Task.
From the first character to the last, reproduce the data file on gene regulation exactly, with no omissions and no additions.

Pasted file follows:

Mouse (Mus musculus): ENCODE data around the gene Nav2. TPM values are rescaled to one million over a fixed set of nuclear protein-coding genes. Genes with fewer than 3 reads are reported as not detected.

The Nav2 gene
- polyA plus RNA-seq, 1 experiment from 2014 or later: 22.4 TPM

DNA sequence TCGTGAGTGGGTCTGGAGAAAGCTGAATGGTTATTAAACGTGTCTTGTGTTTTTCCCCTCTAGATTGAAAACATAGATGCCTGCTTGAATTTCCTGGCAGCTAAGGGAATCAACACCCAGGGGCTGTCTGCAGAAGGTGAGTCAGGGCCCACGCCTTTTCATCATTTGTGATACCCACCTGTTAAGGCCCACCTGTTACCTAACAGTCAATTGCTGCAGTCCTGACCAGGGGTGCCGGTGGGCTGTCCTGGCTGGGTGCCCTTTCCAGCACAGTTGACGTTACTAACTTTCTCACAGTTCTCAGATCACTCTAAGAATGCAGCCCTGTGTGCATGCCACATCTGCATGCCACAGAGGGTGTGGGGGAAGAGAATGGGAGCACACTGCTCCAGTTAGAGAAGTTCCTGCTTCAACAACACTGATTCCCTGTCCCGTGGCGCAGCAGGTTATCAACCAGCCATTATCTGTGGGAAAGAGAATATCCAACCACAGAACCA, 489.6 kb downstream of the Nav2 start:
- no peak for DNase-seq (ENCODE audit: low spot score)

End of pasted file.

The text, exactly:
Mouse (Mus musculus): ENCODE data around the gene Nav2. TPM values are rescaled to one million over a fixed set of nuclear protein-coding genes. Genes with fewer than 3 reads are reported as not detected.

The Nav2 gene
- polyA plus RNA-seq, 1 experiment from 2014 or later: 22.4 TPM

DNA sequence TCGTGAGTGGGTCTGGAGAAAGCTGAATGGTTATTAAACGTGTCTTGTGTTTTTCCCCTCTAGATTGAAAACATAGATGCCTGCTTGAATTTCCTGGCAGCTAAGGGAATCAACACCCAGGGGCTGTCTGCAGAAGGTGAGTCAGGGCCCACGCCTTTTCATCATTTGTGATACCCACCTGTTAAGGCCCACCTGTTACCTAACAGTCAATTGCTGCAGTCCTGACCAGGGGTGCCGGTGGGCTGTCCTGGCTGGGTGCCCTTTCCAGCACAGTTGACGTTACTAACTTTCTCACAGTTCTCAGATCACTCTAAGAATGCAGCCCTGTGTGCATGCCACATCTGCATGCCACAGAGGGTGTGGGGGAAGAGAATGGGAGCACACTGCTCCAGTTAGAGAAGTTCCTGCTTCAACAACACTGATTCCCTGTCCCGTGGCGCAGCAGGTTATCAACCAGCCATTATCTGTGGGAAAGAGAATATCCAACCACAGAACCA, 489.6 kb downstream of the Nav2 start:
- no peak for DNase-seq (ENCODE audit: low spot score)